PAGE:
21-23 Sep 2022 Gif-sur-Yvette (France)

Invited Speakers


Mark Cooper - Deputy Director (Research) ARC Centre of Excellence for Plant Success 

Professor Cooper is the Deputy Director for the ARC Centre of Excellence for Plant Success in Nature and Agriculture. His main research interests combine theoretical, simulation and experimental investigations to formalise the use of prior knowledge of trait genome-to-phenome architecture to design breeding strategies that can deliver accelerated crop genetic improvement for quantitative traits. One example is the use of crop growth models in combination with genomic prediction to account for the impact of genotype-by-environment interactions. 



John Hickey -  Head of Corn Product Design, Bayer Crop Science

John Hickey trained as a quantitative geneticist with specialization in animal breeding in Edinburgh and Wageningen. He undertook postdoctoral research in Australia and Mexico in the application of genomic selection to crops and livestock. Thereafter he held a faculty position at the University of Edinburgh for 8 years. In October 2020 he joined Bayer Crop Science as Head of Corn Product Design.



Andreas Hund - Senior scientist, Crop Science at ETH Zurich

Andreas Hund is senior scientist in the group of Crop Science at ETH Zurich. He aims to develop high-throughput field phenotyping methodologies to enhance the genetic gain of yield and yield stability of wheat. The specific aims are i) to achieve a deeper understanding of the genetic control of developmental processes during critical phases of crop development and ii) to develop phenotyping methodologies and genetic crop models to predict the performance of new breeding lines depending on the target environment and climate scenario. To achieve this, two lines of research are followed: i) continuous phenotyping of wheat throughout its development using the Field Phenotyping Platform (FIP) and the Phenofly infrastructure and ii) close collaboration with breeders to close the gap between crop physiology and applied breeding. 




Julio Isidro y Sánchez - CsBGP Member, Center of Biotechnology and Genomics, Madrid

Julio Isidro y Sánchez is a member of the Computational Systems Biology and Genomics (CsBGP) at the Center of Biotechnology and Genomics in Spain, Madrid. He is leading the research group Crop Genomics and Breeding Methods lab. His research focuses on cutting edge technologies encompassing molecular-omics, statistics and breeding to research strategies that contribute to the development of superior crop varieties. Our focus involves genomic prediction and selection, association mapping and characterization of allelic diversity.



Emilie Millet - GAFL Member, Avignon France

 Emilie Millet was trained in agronomy and plant breeding at l’Institut Agro in Montpellier, France. She obtained her PhD at the INRAE Laboratory of Ecophysiology for Plants in Stress Environments (LEPSE), Montpellier in 2016. After a post-doc at Wageningen University on statistical methods for phenotyping data, she went back to the LEPSE for a short postdoc on multivariate phenomic data analysis. She is currently a researcher at the INRAE group Genetics and Breeding of fruit and vegetables (GAFL) in Avignon, France, working on tomato breeding. Her primary research interest focuses on integration of methods and data at different scales to identify the determinisms of plant responses to change in climate.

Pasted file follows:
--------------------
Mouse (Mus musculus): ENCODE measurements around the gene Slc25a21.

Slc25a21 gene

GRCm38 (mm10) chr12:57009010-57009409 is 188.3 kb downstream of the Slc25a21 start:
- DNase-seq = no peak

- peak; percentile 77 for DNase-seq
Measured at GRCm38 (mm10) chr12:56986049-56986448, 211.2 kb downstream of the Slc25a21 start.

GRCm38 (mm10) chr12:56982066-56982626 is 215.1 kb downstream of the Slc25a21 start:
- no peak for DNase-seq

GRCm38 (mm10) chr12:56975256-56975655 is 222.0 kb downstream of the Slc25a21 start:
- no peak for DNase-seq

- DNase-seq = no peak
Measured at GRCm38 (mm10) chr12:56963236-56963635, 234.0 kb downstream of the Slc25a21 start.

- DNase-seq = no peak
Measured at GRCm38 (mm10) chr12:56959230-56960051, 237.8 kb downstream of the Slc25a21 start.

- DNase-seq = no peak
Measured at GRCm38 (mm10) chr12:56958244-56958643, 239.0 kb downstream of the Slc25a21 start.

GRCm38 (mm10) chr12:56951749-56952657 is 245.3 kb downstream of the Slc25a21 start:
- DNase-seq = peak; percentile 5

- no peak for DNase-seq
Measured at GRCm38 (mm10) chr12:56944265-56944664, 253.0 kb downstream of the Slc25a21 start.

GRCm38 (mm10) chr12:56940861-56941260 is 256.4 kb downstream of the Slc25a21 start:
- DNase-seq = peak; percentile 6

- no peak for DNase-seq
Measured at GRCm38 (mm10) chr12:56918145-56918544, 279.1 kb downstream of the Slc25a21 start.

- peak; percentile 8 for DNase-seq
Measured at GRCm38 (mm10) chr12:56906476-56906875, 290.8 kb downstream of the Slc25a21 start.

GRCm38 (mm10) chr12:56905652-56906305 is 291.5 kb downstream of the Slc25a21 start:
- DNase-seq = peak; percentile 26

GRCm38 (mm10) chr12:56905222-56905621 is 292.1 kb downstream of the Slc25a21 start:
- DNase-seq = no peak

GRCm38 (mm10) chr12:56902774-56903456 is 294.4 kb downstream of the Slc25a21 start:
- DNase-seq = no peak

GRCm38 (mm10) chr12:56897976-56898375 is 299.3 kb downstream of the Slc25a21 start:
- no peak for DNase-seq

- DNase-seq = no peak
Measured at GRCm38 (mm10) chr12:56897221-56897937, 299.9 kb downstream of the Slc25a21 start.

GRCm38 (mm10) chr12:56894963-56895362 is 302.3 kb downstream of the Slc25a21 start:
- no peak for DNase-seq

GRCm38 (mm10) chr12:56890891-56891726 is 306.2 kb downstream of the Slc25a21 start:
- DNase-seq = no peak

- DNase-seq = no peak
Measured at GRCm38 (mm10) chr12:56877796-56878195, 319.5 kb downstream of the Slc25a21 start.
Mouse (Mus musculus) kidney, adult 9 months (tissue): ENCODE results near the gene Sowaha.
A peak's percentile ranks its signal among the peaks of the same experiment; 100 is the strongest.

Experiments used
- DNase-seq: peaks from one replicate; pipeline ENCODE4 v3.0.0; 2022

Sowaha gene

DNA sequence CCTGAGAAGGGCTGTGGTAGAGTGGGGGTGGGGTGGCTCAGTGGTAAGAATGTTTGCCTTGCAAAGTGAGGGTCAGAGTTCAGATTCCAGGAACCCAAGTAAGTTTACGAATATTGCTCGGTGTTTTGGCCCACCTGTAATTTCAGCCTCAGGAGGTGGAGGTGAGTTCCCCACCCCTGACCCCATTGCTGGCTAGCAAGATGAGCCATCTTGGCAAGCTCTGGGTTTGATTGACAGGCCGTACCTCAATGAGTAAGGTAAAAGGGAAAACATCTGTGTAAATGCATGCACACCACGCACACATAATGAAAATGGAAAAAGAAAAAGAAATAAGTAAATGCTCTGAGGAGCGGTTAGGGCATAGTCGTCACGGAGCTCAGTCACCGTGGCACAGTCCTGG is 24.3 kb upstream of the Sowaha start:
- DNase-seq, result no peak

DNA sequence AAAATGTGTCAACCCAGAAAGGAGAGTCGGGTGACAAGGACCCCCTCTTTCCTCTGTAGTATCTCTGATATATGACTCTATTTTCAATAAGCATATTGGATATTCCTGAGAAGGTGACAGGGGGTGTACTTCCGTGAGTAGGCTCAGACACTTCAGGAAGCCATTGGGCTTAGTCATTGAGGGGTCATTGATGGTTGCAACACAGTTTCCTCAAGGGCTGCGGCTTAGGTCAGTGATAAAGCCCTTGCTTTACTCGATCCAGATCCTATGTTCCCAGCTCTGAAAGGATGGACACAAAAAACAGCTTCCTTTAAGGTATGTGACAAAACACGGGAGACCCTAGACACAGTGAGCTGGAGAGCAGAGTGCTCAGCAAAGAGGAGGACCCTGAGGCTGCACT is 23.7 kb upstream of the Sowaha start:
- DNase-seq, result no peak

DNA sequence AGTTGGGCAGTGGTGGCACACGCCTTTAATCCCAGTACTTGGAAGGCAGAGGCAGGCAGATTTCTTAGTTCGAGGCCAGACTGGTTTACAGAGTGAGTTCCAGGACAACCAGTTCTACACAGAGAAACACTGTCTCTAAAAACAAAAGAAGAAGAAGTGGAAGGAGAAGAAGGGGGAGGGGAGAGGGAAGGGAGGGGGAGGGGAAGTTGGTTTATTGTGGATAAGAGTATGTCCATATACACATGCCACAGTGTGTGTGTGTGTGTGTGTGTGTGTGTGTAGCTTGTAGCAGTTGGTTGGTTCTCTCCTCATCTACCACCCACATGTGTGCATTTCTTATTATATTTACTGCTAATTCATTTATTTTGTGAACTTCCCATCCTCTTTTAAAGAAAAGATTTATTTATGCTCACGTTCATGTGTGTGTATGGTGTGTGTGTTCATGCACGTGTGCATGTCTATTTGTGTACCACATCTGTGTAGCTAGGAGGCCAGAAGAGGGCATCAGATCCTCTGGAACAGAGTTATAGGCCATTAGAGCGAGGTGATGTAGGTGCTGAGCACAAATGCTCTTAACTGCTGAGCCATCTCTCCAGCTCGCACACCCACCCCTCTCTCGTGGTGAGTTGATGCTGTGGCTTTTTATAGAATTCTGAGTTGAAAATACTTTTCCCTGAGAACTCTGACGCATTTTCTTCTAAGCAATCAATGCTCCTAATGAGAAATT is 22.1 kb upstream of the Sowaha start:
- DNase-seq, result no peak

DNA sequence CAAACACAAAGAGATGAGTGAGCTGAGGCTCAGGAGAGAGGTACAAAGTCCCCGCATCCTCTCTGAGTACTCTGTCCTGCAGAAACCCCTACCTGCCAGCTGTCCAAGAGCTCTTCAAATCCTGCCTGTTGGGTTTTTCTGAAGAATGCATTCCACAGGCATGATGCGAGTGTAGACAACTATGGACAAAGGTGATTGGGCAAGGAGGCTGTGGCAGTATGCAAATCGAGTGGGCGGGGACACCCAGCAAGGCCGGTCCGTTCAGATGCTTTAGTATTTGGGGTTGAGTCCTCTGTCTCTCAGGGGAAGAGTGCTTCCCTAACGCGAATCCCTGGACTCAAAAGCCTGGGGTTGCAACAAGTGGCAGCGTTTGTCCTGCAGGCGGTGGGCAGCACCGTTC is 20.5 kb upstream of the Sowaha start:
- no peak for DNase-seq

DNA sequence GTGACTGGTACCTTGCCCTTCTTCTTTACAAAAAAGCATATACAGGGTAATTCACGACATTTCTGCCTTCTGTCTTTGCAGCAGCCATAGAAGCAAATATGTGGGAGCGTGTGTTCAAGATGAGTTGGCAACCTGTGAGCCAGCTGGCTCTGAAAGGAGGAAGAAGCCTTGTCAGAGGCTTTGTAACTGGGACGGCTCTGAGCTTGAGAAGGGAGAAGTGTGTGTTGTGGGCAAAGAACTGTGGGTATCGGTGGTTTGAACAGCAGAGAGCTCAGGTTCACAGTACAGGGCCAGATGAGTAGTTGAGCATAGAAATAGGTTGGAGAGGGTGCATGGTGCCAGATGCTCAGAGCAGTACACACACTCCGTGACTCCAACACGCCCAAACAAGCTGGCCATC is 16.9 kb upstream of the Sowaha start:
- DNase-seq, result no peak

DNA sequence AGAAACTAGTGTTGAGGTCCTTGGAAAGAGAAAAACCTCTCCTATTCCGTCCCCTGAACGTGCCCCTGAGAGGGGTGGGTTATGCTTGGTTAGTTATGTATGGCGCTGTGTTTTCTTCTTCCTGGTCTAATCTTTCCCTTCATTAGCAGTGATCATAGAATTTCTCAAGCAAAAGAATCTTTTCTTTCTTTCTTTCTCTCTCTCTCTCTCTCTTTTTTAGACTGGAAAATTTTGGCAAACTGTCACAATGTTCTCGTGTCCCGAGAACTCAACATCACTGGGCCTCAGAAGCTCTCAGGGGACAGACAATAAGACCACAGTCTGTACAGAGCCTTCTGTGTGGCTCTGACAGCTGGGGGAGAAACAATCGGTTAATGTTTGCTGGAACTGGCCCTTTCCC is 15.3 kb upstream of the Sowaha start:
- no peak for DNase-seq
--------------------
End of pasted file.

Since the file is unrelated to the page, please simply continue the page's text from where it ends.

Miguel Pérez-Enciso - ICREA Professor, Centre for Research in Agricultural Genomics, Barcelona

Most of the genes that are of socioeconomic importance, e.g., genes affecting disease susceptibility or that makes Iberian pig meat taste good, are very difficult to find because they are influenced by many genes of small effect. My main area of research is to develop statistical and computational tools that help us to identify these genes and/or to use their statistical signals in genomic prediction. My current interests include the application of machine learning technologies to genomics in livestock, humans and plants, the use of sequence data for genomic selection, and software development. I wish to study how algorithms can generate highly complex distributions such as images, shapes, behaviors or microbial abundances.



Zulma G. Vitezica - Institut National Polytechnique of Toulouse Professor

Zulma G. Vitezica graduated in Universidad de Buenos Aires and got her PhD in Institut National Agronomique Paris-Grignon. She is Professor of Animal Breeding and Quantitative Genetics at Institut National Polytechnique de Toulouse. Her research includes genetic evaluation and genomic prediction in animal and plant breeding, in particular considering non-additive effects, and is rooted in a network of collaborators across several countries. 


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